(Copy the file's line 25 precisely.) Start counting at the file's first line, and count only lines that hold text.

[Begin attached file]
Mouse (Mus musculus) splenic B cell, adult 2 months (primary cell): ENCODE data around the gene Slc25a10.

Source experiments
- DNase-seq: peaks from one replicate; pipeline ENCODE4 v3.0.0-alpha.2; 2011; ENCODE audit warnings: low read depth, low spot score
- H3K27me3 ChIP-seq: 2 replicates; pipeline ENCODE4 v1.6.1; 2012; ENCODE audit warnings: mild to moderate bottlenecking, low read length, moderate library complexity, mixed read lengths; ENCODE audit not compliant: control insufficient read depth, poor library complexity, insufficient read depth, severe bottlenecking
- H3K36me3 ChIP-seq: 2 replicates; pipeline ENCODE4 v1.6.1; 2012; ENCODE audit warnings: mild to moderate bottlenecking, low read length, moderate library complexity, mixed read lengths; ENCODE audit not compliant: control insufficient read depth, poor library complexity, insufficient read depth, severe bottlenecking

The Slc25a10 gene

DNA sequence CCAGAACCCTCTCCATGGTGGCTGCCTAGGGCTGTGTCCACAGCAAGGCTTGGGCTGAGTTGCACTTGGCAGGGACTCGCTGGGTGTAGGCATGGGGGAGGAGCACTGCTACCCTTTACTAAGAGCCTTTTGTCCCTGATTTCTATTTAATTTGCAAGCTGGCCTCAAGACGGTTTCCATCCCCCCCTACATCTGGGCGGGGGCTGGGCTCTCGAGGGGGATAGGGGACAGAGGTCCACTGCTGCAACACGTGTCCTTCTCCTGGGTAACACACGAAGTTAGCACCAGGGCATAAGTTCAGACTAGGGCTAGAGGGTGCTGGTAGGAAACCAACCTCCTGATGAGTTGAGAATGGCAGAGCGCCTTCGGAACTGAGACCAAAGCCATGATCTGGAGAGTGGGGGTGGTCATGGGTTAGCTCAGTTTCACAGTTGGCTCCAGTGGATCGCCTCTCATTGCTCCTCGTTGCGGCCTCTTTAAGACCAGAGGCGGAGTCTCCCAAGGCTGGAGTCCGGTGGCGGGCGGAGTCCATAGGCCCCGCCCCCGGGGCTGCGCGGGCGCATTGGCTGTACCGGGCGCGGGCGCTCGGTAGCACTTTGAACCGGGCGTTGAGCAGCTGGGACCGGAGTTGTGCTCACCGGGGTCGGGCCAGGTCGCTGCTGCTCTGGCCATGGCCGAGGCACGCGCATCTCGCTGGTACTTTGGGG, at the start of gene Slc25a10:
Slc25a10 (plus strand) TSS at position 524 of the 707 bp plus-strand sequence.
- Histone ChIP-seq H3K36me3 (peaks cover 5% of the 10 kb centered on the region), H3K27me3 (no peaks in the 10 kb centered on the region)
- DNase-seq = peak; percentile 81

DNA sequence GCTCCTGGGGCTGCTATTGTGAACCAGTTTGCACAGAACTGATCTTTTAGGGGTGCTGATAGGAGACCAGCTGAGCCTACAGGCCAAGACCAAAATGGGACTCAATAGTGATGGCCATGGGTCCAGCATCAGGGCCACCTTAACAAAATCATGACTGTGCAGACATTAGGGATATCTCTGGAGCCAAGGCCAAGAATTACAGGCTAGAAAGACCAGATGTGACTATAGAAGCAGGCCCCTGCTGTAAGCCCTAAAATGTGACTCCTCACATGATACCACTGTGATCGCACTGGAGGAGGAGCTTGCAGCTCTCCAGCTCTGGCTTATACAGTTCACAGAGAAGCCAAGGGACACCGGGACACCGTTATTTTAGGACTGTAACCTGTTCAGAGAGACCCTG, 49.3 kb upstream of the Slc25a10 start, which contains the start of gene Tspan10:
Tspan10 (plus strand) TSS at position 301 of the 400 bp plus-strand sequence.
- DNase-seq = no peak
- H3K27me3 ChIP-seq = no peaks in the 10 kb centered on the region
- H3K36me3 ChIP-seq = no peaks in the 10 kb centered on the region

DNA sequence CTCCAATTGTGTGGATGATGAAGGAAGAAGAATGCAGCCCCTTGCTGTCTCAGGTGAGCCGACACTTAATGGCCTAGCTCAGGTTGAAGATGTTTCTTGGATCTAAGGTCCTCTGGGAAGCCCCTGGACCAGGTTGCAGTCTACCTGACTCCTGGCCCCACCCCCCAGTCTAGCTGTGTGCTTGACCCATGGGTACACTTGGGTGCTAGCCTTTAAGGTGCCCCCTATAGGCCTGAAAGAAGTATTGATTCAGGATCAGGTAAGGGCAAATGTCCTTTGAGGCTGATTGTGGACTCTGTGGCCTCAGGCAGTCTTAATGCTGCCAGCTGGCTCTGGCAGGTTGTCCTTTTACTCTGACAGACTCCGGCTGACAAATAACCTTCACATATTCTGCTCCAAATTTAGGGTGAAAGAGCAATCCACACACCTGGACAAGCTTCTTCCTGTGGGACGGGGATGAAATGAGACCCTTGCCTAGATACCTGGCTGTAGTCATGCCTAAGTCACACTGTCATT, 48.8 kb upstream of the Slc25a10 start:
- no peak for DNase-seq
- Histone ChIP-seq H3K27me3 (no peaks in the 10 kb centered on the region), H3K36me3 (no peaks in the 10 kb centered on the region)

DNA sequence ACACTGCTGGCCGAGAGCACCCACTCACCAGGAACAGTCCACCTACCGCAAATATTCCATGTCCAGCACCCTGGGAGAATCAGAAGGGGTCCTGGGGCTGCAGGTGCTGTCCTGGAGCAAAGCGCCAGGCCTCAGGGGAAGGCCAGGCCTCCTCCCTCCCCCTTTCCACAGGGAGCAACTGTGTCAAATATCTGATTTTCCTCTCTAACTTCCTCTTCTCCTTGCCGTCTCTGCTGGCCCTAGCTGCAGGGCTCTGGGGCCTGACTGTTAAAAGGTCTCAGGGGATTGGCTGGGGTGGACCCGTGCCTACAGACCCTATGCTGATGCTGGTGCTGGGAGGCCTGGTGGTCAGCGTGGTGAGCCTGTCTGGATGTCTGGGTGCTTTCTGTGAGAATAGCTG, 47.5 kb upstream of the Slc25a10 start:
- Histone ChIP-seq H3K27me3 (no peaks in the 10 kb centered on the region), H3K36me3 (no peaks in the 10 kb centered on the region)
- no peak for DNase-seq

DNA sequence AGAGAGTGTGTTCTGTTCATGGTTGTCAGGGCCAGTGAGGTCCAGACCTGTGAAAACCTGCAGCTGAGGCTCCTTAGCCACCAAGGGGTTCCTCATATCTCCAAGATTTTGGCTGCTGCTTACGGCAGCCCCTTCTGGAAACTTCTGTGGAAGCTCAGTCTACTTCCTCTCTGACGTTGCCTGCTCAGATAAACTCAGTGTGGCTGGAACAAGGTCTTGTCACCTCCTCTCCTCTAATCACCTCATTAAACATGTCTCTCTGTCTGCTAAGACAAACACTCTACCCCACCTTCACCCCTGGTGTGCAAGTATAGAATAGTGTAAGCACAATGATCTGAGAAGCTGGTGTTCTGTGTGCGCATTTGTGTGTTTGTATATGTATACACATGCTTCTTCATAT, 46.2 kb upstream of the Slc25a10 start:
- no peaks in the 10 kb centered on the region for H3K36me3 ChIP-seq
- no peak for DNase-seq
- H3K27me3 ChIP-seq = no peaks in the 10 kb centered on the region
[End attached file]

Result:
- H3K27me3 ChIP-seq = no peaks in the 10 kb centered on the region